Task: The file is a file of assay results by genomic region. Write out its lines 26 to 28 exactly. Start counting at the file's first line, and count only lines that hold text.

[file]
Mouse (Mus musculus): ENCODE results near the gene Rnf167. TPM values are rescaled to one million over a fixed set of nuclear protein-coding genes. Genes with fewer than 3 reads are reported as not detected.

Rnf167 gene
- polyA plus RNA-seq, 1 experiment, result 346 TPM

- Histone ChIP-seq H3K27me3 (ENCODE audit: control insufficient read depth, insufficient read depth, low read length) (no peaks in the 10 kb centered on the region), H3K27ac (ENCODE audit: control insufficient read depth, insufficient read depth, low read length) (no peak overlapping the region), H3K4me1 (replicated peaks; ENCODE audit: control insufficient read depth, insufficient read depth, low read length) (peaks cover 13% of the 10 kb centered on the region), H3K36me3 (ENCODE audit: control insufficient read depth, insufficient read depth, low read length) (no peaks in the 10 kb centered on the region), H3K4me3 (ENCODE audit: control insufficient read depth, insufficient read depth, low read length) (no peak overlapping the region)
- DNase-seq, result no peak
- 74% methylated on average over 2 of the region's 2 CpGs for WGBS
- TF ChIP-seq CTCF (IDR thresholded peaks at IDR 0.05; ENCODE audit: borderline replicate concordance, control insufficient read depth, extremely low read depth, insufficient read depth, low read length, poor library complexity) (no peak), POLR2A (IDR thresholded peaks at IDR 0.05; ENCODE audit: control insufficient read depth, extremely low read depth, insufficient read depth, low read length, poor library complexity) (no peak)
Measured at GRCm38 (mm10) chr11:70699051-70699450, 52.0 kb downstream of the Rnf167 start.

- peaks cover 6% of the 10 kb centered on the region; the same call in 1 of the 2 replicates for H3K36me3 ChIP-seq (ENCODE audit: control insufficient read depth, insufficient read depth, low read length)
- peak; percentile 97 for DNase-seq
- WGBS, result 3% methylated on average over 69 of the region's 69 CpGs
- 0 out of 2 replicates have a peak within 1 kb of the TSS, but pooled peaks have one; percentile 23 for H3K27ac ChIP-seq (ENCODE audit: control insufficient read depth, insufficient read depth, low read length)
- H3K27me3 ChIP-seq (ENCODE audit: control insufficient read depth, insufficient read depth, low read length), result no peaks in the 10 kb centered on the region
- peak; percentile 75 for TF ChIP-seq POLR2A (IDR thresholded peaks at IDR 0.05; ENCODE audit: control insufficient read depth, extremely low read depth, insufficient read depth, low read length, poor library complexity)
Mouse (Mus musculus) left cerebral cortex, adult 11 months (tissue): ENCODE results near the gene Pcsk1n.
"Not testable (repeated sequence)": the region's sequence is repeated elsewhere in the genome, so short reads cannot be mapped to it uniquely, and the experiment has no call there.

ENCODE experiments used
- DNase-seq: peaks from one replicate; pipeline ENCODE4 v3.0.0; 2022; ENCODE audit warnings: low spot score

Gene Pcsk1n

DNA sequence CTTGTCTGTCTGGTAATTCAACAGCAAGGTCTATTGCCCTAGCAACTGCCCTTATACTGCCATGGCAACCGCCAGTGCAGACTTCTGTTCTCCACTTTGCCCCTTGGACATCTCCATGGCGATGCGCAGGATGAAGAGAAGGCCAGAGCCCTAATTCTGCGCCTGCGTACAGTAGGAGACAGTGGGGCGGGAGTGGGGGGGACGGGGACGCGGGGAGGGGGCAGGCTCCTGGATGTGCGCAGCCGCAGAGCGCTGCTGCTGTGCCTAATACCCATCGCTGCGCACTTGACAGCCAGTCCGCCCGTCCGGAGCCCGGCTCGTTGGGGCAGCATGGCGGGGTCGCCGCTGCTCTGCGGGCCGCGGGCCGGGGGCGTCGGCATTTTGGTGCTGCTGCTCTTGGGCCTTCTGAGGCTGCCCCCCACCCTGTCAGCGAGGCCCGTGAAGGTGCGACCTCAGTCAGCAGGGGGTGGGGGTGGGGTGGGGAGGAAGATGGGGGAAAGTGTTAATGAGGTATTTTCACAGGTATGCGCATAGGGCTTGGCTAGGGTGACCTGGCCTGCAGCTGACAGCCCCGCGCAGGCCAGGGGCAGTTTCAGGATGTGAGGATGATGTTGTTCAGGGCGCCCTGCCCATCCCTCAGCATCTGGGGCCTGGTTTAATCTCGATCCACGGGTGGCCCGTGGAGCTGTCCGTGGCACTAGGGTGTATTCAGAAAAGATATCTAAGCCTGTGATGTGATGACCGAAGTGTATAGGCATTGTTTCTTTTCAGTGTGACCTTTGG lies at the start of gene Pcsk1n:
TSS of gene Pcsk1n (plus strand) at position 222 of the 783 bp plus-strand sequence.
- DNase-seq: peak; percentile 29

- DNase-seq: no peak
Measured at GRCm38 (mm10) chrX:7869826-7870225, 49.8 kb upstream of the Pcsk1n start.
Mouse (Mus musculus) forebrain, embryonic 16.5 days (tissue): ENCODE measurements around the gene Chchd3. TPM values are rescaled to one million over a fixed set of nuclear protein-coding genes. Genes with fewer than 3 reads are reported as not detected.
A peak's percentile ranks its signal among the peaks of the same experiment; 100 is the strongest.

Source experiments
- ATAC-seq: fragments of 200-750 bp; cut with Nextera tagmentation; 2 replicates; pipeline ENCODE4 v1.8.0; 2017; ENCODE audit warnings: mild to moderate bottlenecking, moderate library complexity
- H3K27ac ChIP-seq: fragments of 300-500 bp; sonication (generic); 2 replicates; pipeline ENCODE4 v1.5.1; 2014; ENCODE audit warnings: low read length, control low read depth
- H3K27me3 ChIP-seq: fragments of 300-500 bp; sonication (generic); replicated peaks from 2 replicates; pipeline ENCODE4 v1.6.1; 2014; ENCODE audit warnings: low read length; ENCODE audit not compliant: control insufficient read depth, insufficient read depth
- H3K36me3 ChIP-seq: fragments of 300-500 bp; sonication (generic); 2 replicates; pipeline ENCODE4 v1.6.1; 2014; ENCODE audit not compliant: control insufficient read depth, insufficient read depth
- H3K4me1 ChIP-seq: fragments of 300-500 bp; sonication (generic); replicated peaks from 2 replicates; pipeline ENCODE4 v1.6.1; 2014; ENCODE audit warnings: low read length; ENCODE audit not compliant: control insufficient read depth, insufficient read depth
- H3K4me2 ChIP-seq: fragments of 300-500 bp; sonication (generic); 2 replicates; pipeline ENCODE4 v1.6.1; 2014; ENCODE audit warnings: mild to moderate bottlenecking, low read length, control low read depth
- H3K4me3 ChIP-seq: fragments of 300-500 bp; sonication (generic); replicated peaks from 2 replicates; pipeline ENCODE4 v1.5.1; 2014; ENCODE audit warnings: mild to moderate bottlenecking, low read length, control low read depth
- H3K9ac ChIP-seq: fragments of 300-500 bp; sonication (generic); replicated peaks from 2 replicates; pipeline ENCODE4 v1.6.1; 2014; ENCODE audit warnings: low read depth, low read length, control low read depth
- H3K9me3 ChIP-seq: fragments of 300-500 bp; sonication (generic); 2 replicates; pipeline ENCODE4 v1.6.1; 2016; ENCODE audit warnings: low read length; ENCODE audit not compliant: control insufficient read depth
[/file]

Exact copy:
A peak's percentile ranks its signal among the peaks of the same experiment; 100 is the strongest.

Source experiments
- ATAC-seq: fragments of 200-750 bp; cut with Nextera tagmentation; 2 replicates; pipeline ENCODE4 v1.8.0; 2017; ENCODE audit warnings: mild to moderate bottlenecking, moderate library complexity